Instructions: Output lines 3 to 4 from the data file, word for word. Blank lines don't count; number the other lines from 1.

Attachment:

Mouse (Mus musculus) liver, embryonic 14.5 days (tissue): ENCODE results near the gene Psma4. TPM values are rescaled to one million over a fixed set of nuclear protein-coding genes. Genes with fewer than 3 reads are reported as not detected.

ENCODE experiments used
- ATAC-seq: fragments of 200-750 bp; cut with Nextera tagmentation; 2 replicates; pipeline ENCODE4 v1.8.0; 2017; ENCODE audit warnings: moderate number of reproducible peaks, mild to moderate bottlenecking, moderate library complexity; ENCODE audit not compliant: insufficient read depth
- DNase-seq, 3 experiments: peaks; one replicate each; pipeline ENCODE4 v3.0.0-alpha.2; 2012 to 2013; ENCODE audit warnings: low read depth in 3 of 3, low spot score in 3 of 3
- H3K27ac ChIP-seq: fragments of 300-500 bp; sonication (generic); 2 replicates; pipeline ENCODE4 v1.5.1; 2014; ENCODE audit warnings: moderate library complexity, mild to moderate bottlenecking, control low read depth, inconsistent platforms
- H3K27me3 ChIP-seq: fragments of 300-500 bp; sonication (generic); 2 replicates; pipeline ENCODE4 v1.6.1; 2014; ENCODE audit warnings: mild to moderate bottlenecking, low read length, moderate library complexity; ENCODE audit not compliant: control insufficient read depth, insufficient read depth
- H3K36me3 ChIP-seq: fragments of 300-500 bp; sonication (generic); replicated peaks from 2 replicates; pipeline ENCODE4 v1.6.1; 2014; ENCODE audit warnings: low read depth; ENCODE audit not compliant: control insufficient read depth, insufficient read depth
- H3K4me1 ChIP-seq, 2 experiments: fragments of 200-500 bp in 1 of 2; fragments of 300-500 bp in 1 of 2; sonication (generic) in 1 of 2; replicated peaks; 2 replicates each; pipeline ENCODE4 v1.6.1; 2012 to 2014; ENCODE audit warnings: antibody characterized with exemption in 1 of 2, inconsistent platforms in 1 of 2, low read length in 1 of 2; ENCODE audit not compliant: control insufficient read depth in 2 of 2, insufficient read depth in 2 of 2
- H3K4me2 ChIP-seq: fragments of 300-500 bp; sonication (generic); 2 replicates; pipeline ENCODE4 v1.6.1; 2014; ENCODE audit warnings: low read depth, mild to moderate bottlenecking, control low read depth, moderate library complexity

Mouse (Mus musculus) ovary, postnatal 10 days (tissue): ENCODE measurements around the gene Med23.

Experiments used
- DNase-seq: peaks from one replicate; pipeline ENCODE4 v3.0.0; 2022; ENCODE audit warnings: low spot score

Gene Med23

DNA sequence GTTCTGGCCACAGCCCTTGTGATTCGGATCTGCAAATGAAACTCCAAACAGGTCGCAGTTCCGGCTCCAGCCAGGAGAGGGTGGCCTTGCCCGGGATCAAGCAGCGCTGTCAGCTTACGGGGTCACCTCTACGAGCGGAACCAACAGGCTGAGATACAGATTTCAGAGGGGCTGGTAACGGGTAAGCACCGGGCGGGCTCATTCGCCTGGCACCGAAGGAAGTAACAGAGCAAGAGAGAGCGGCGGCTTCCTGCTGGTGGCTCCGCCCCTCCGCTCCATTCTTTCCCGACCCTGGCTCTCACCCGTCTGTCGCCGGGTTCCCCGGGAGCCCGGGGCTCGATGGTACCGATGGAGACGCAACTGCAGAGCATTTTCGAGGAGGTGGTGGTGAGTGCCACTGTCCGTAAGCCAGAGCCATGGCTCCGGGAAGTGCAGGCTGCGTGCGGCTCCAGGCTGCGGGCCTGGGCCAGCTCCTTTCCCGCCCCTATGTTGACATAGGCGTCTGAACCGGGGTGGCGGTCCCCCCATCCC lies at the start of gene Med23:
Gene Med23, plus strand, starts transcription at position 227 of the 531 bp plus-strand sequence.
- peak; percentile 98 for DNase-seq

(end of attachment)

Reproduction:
- ATAC-seq: fragments of 200-750 bp; cut with Nextera tagmentation; 2 replicates; pipeline ENCODE4 v1.8.0; 2017; ENCODE audit warnings: moderate number of reproducible peaks, mild to moderate bottlenecking, moderate library complexity; ENCODE audit not compliant: insufficient read depth
- DNase-seq, 3 experiments: peaks; one replicate each; pipeline ENCODE4 v3.0.0-alpha.2; 2012 to 2013; ENCODE audit warnings: low read depth in 3 of 3, low spot score in 3 of 3